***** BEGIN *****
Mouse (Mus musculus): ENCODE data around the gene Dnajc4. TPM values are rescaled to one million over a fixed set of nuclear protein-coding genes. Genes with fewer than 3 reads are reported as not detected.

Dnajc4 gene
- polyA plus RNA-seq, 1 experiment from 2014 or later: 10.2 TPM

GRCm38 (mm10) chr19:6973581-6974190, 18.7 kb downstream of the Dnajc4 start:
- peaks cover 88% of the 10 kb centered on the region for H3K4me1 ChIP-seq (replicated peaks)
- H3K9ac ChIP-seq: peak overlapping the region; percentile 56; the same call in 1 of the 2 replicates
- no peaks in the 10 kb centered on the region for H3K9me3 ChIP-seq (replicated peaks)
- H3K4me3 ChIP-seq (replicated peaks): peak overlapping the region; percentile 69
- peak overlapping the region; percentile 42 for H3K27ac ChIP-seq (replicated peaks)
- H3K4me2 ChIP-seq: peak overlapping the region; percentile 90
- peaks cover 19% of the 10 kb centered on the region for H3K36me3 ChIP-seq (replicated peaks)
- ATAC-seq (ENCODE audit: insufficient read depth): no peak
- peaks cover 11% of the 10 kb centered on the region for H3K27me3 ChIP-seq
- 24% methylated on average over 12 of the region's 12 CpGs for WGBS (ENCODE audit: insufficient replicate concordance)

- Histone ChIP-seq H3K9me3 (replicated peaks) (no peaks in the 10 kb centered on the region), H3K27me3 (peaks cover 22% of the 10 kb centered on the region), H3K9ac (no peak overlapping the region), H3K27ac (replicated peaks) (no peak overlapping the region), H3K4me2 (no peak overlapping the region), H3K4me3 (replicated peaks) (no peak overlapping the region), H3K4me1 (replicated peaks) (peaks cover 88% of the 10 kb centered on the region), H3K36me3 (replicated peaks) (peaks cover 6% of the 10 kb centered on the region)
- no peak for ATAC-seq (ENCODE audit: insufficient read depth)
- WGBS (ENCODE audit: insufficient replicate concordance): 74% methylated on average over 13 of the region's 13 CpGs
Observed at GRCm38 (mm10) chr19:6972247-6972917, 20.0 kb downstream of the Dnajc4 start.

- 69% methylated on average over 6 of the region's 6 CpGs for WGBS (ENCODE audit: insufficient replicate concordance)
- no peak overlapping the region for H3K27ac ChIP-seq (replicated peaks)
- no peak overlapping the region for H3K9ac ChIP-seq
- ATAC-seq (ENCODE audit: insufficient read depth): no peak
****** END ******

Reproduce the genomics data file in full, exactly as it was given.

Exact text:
Mouse (Mus musculus): ENCODE data around the gene Dnajc4. TPM values are rescaled to one million over a fixed set of nuclear protein-coding genes. Genes with fewer than 3 reads are reported as not detected.

Dnajc4 gene
- polyA plus RNA-seq, 1 experiment from 2014 or later: 10.2 TPM

GRCm38 (mm10) chr19:6973581-6974190, 18.7 kb downstream of the Dnajc4 start:
- peaks cover 88% of the 10 kb centered on the region for H3K4me1 ChIP-seq (replicated peaks)
- H3K9ac ChIP-seq: peak overlapping the region; percentile 56; the same call in 1 of the 2 replicates
- no peaks in the 10 kb centered on the region for H3K9me3 ChIP-seq (replicated peaks)
- H3K4me3 ChIP-seq (replicated peaks): peak overlapping the region; percentile 69
- peak overlapping the region; percentile 42 for H3K27ac ChIP-seq (replicated peaks)
- H3K4me2 ChIP-seq: peak overlapping the region; percentile 90
- peaks cover 19% of the 10 kb centered on the region for H3K36me3 ChIP-seq (replicated peaks)
- ATAC-seq (ENCODE audit: insufficient read depth): no peak
- peaks cover 11% of the 10 kb centered on the region for H3K27me3 ChIP-seq
- 24% methylated on average over 12 of the region's 12 CpGs for WGBS (ENCODE audit: insufficient replicate concordance)

- Histone ChIP-seq H3K9me3 (replicated peaks) (no peaks in the 10 kb centered on the region), H3K27me3 (peaks cover 22% of the 10 kb centered on the region), H3K9ac (no peak overlapping the region), H3K27ac (replicated peaks) (no peak overlapping the region), H3K4me2 (no peak overlapping the region), H3K4me3 (replicated peaks) (no peak overlapping the region), H3K4me1 (replicated peaks) (peaks cover 88% of the 10 kb centered on the region), H3K36me3 (replicated peaks) (peaks cover 6% of the 10 kb centered on the region)
- no peak for ATAC-seq (ENCODE audit: insufficient read depth)
- WGBS (ENCODE audit: insufficient replicate concordance): 74% methylated on average over 13 of the region's 13 CpGs
Observed at GRCm38 (mm10) chr19:6972247-6972917, 20.0 kb downstream of the Dnajc4 start.

- 69% methylated on average over 6 of the region's 6 CpGs for WGBS (ENCODE audit: insufficient replicate concordance)
- no peak overlapping the region for H3K27ac ChIP-seq (replicated peaks)
- no peak overlapping the region for H3K9ac ChIP-seq
- ATAC-seq (ENCODE audit: insufficient read depth): no peak